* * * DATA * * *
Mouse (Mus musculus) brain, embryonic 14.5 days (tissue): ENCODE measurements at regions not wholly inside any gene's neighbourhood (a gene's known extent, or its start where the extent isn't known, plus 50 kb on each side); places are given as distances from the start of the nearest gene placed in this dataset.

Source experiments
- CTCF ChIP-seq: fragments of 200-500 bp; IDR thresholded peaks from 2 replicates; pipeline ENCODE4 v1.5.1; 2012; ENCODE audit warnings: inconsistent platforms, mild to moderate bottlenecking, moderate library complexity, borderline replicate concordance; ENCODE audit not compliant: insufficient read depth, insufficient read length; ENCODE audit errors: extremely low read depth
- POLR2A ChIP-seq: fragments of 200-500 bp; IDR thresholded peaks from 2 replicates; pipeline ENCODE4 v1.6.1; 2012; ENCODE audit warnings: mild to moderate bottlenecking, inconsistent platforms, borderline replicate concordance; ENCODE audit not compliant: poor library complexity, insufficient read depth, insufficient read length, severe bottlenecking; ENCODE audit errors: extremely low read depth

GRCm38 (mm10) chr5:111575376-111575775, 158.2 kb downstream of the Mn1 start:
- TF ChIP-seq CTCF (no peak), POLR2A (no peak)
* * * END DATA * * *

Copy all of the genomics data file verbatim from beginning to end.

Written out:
Mouse (Mus musculus) brain, embryonic 14.5 days (tissue): ENCODE measurements at regions not wholly inside any gene's neighbourhood (a gene's known extent, or its start where the extent isn't known, plus 50 kb on each side); places are given as distances from the start of the nearest gene placed in this dataset.

Source experiments
- CTCF ChIP-seq: fragments of 200-500 bp; IDR thresholded peaks from 2 replicates; pipeline ENCODE4 v1.5.1; 2012; ENCODE audit warnings: inconsistent platforms, mild to moderate bottlenecking, moderate library complexity, borderline replicate concordance; ENCODE audit not compliant: insufficient read depth, insufficient read length; ENCODE audit errors: extremely low read depth
- POLR2A ChIP-seq: fragments of 200-500 bp; IDR thresholded peaks from 2 replicates; pipeline ENCODE4 v1.6.1; 2012; ENCODE audit warnings: mild to moderate bottlenecking, inconsistent platforms, borderline replicate concordance; ENCODE audit not compliant: poor library complexity, insufficient read depth, insufficient read length, severe bottlenecking; ENCODE audit errors: extremely low read depth

GRCm38 (mm10) chr5:111575376-111575775, 158.2 kb downstream of the Mn1 start:
- TF ChIP-seq CTCF (no peak), POLR2A (no peak)